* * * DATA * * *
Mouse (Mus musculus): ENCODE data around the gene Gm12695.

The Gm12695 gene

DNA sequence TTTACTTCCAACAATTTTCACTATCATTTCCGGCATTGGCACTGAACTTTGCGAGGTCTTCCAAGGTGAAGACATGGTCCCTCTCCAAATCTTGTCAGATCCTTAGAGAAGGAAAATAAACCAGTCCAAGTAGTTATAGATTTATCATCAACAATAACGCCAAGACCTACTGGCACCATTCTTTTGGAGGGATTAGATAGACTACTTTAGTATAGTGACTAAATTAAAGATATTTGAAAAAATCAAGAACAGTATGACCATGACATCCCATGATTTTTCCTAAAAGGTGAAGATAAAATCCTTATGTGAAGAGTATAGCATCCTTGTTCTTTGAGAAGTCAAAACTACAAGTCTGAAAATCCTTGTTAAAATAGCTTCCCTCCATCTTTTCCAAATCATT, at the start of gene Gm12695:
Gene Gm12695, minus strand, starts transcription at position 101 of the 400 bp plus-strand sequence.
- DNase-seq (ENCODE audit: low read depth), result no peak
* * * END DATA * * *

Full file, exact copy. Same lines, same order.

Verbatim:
Mouse (Mus musculus): ENCODE data around the gene Gm12695.

The Gm12695 gene

DNA sequence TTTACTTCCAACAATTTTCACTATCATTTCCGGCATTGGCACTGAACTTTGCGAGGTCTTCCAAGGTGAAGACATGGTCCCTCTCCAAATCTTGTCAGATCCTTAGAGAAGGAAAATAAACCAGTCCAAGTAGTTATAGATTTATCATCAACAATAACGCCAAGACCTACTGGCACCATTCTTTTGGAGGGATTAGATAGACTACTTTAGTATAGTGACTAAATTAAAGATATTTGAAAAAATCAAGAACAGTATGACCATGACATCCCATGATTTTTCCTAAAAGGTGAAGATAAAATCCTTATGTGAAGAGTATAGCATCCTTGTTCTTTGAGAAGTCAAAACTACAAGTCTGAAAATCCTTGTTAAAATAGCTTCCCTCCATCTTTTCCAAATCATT, at the start of gene Gm12695:
Gene Gm12695, minus strand, starts transcription at position 101 of the 400 bp plus-strand sequence.
- DNase-seq (ENCODE audit: low read depth), result no peak